Belmont Club

Going to the dogs

The LA Times describes a little known US military training facility where soldiers are trained to handle pack donkeys for possible use in Afghanistan. It writes:

With the U.S. shifting its focus from the deserts of Iraq to the mountains of Central Asia, this course on pack animals at the Marine Corps Mountain Warfare Training Center has become critical to the new mission.

Opened in 1951 to train troops for Korea, the center — with its administrative buildings, barracks, corrals and an enormous tent for visiting troops — is set on 47,000 acres of the Humboldt-Toiyabe National Forest, where serrated peaks above 10,000 feet are the perfect terrain to teach high-altitude combat skills.

Five donkeys, 24 mules and five sergeant trainers are stationed at the center for the course, which is given eight times a year to Marines, Army soldiers, Navy SEALs and some foreign troops.

But the Army isn’t the only service that uses animals in warfare. The US Navy has literally enlisted the denizens of the oceans under the Marine Mammal Program, in which Bottlenose Dolphins and California Sea Lions are trained to perform “tasks such as ship and harbor protection, mine detection and clearance, and equipment recovery.” There are “military dolphins”, who are reputedly able to attack sharks and presumably act as bodyguards for USN trainers against Jaws.  That is, if the dolphins didn’t overrule their trainers, because according to one site, the dolphins refused to attack non-dangerous sharks.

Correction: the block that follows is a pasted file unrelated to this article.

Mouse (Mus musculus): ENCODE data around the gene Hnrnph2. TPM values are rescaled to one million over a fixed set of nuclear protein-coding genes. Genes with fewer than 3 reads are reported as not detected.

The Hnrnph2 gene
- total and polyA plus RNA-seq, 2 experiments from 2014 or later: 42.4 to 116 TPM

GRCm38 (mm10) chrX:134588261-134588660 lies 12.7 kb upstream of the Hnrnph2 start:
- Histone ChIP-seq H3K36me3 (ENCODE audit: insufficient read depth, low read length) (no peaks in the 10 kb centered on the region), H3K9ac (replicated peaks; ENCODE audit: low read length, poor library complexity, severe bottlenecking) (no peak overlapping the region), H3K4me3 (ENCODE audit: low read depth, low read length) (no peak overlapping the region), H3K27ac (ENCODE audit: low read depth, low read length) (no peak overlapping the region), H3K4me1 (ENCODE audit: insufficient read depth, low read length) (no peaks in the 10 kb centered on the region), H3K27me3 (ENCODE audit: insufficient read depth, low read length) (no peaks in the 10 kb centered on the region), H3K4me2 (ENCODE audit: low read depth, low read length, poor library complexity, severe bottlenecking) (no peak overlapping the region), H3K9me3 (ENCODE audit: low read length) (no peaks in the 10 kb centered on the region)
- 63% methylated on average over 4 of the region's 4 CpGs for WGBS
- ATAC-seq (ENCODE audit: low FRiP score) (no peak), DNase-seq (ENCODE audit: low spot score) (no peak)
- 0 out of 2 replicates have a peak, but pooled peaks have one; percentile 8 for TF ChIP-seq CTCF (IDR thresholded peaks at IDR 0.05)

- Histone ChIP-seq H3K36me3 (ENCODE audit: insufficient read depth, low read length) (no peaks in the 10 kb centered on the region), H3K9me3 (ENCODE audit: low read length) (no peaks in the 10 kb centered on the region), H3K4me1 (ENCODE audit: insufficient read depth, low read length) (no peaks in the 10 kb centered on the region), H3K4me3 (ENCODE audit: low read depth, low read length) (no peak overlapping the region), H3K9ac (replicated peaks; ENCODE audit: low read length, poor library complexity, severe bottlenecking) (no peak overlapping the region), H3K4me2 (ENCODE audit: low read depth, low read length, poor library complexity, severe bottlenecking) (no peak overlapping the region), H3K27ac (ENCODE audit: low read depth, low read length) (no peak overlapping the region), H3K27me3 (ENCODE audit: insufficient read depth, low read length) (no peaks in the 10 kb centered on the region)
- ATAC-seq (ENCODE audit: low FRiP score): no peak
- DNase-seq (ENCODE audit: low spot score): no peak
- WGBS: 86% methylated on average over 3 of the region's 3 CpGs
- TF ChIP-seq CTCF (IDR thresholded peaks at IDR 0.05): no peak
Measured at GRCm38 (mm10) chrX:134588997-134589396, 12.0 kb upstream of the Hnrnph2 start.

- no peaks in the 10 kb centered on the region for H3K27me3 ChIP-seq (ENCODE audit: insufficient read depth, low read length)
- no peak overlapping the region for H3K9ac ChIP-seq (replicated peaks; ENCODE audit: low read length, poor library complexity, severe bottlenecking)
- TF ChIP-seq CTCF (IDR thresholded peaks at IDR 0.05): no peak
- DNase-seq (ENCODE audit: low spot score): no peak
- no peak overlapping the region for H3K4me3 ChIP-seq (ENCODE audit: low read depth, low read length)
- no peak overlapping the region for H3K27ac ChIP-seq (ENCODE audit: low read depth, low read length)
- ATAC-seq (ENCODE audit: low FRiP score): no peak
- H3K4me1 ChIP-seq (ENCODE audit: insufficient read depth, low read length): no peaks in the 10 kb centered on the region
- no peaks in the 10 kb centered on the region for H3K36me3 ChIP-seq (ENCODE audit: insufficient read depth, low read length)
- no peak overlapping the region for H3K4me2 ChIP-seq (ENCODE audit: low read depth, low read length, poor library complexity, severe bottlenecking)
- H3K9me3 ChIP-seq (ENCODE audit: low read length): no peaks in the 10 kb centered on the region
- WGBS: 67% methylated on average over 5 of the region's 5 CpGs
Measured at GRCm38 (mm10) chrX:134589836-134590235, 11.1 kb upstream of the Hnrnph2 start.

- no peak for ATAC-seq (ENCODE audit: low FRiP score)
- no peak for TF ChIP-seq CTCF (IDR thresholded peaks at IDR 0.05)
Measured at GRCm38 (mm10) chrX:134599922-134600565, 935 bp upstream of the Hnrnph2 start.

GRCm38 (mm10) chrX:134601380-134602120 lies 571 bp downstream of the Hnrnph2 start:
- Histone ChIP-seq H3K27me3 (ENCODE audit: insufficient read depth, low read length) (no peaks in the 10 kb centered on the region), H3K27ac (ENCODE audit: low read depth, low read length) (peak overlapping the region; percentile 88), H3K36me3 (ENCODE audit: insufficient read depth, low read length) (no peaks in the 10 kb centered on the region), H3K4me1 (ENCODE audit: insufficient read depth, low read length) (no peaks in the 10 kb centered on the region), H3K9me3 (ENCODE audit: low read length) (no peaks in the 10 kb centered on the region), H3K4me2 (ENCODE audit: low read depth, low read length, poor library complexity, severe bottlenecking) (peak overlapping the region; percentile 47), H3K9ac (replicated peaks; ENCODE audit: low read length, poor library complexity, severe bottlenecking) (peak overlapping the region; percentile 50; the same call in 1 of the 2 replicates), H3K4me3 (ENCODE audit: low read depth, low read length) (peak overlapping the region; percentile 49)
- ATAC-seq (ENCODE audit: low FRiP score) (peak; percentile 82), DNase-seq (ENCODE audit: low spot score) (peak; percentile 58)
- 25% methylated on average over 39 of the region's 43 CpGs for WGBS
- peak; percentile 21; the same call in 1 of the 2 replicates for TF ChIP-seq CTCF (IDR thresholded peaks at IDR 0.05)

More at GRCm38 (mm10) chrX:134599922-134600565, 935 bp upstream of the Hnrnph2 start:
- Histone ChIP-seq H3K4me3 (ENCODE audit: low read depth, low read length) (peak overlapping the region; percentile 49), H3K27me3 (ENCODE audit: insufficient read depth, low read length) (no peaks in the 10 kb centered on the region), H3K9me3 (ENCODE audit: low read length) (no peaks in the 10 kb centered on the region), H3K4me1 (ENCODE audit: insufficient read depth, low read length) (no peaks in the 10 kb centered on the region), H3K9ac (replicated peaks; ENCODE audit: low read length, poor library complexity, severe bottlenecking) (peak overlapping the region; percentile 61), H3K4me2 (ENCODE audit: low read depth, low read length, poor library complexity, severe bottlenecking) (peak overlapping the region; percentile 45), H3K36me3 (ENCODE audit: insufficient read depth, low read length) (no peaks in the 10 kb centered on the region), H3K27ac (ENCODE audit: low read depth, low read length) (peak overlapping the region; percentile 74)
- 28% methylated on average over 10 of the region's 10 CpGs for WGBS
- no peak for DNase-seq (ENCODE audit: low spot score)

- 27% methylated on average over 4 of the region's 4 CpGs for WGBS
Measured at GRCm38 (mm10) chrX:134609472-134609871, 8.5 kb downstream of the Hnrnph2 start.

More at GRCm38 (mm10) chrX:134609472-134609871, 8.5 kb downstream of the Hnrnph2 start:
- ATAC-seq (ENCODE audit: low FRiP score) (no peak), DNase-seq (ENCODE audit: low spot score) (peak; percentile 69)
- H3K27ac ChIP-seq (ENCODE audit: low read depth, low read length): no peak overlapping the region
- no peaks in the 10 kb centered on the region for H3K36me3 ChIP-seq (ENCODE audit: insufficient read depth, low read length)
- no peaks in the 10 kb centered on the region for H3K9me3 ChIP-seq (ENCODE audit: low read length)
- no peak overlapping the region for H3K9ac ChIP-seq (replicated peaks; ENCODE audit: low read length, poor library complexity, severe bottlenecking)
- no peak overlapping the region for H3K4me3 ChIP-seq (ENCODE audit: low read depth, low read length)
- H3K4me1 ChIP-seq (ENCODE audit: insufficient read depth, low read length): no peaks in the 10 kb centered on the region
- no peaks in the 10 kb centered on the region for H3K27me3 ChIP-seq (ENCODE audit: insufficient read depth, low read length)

During the 1960’s, the U.S. Navy trained Bottlenose Dolphins to incapacitate large sharks by butting their delicate gill pouches. The dolphins quickly learned to attack Sandbar, Lemon, and Nurse Sharks , but refused to approach a Bull Shark of similar size and shape. Sandbar, Lemon, and Nurse Sharks are not known to attack dolphins in the wild, but Bull Sharks are. This suggests that dolphins are able to classify sharks as either dangerous or not dangerous — an eminently practical taxonomy.

Of course, everyone has heard of the K9 corps, but not everyone may have heard of the so-called anti-tank dog used by the Soviet Army during World War 2. These dogs were conditioned to carry an anti-tank mine under tanks, and were intended for use against Nazi vehicles. A stick detonator protruded from the charge and was presumably triggered by the action of the dog running under the belly of the tank. The dogs were blown up in the process, but this was probably of little consequence to Stalin’s commanders, who treated human soldiers scarcely better and who stationed battle police behind the lines to machine-gun any unfortunate soldier who was tempted to retreat.  Unfortunately the Soviet anti-tank dogs were trained using Red Army tanks and had the tendency to emplace their mines under the T-34s from force of habit instead of the German armored vehicles, which was not quite what was intended. The program was eventually abandoned, but the program remains an historical curiosity, probably revealing more about men than about dogs.


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